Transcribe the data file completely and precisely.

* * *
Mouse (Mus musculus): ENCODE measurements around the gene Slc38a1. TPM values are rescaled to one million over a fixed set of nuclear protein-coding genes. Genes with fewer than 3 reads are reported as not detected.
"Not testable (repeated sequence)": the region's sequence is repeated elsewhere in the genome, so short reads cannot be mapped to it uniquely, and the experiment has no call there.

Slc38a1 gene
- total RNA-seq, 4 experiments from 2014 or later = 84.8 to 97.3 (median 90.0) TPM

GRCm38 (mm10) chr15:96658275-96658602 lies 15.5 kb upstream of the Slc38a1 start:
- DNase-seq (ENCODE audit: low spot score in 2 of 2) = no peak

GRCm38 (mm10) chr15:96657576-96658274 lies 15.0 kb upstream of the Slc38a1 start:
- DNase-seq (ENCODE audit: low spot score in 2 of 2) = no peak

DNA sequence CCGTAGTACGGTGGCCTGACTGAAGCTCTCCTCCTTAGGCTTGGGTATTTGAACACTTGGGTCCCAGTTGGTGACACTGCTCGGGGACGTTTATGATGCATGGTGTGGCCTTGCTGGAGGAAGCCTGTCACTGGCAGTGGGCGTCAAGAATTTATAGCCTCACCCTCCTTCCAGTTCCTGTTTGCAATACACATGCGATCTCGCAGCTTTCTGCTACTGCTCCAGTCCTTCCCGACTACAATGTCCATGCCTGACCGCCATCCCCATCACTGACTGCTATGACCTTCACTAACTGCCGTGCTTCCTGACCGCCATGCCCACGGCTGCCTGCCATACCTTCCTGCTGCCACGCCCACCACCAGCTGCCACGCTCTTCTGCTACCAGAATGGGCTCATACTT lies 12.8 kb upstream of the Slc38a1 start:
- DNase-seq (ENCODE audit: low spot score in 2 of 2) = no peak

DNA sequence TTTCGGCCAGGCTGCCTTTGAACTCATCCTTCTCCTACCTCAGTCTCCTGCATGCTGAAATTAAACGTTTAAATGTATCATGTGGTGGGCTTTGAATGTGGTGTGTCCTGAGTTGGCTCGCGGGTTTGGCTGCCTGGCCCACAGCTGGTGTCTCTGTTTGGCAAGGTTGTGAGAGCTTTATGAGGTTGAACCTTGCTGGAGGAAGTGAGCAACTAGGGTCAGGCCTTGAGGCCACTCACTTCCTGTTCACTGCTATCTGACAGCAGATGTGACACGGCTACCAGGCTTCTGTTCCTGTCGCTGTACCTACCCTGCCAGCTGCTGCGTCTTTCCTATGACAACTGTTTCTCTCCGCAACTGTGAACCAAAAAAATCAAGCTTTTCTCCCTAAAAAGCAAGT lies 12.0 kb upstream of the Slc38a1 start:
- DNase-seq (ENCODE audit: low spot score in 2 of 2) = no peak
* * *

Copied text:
Mouse (Mus musculus): ENCODE measurements around the gene Slc38a1. TPM values are rescaled to one million over a fixed set of nuclear protein-coding genes. Genes with fewer than 3 reads are reported as not detected.
"Not testable (repeated sequence)": the region's sequence is repeated elsewhere in the genome, so short reads cannot be mapped to it uniquely, and the experiment has no call there.

Slc38a1 gene
- total RNA-seq, 4 experiments from 2014 or later = 84.8 to 97.3 (median 90.0) TPM

GRCm38 (mm10) chr15:96658275-96658602 lies 15.5 kb upstream of the Slc38a1 start:
- DNase-seq (ENCODE audit: low spot score in 2 of 2) = no peak

GRCm38 (mm10) chr15:96657576-96658274 lies 15.0 kb upstream of the Slc38a1 start:
- DNase-seq (ENCODE audit: low spot score in 2 of 2) = no peak

DNA sequence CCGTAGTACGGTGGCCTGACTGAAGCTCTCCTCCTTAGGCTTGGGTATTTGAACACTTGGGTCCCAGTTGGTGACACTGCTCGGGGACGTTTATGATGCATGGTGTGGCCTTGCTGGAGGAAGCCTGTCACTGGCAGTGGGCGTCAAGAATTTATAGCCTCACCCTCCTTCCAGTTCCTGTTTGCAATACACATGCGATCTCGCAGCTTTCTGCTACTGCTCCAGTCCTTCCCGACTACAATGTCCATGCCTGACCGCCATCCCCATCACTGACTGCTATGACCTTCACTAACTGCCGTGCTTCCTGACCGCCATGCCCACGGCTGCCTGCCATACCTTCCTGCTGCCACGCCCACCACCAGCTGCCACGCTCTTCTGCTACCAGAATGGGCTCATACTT lies 12.8 kb upstream of the Slc38a1 start:
- DNase-seq (ENCODE audit: low spot score in 2 of 2) = no peak

DNA sequence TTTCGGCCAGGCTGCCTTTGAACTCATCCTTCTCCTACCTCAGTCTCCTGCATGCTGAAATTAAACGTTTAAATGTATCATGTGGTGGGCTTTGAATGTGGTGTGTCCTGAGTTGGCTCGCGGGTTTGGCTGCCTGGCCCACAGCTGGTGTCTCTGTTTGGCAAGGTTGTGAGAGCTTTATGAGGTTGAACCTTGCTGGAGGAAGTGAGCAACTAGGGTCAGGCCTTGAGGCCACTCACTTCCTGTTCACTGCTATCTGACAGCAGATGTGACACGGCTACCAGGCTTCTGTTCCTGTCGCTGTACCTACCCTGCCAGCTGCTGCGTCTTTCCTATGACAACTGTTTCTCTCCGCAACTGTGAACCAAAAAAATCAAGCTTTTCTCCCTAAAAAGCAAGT lies 12.0 kb upstream of the Slc38a1 start:
- DNase-seq (ENCODE audit: low spot score in 2 of 2) = no peak